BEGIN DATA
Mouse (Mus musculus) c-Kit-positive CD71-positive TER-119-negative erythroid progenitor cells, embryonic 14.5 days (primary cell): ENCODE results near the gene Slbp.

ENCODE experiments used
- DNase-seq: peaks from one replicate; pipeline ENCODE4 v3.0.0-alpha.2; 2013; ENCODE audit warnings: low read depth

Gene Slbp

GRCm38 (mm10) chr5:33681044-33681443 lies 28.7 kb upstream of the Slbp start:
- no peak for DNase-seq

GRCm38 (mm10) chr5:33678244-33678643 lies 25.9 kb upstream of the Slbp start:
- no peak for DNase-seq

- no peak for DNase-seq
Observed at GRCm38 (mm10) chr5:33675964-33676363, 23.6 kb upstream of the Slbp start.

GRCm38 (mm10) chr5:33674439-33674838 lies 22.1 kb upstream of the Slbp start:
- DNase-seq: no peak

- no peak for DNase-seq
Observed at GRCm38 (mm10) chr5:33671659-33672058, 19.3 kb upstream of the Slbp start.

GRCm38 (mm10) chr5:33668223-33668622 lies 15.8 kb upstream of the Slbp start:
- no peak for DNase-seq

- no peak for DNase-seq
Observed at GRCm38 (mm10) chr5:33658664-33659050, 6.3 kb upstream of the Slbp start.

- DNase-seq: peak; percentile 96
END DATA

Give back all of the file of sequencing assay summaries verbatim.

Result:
Mouse (Mus musculus) c-Kit-positive CD71-positive TER-119-negative erythroid progenitor cells, embryonic 14.5 days (primary cell): ENCODE results near the gene Slbp.

ENCODE experiments used
- DNase-seq: peaks from one replicate; pipeline ENCODE4 v3.0.0-alpha.2; 2013; ENCODE audit warnings: low read depth

Gene Slbp

GRCm38 (mm10) chr5:33681044-33681443 lies 28.7 kb upstream of the Slbp start:
- no peak for DNase-seq

GRCm38 (mm10) chr5:33678244-33678643 lies 25.9 kb upstream of the Slbp start:
- no peak for DNase-seq

- no peak for DNase-seq
Observed at GRCm38 (mm10) chr5:33675964-33676363, 23.6 kb upstream of the Slbp start.

GRCm38 (mm10) chr5:33674439-33674838 lies 22.1 kb upstream of the Slbp start:
- DNase-seq: no peak

- no peak for DNase-seq
Observed at GRCm38 (mm10) chr5:33671659-33672058, 19.3 kb upstream of the Slbp start.

GRCm38 (mm10) chr5:33668223-33668622 lies 15.8 kb upstream of the Slbp start:
- no peak for DNase-seq

- no peak for DNase-seq
Observed at GRCm38 (mm10) chr5:33658664-33659050, 6.3 kb upstream of the Slbp start.

- DNase-seq: peak; percentile 96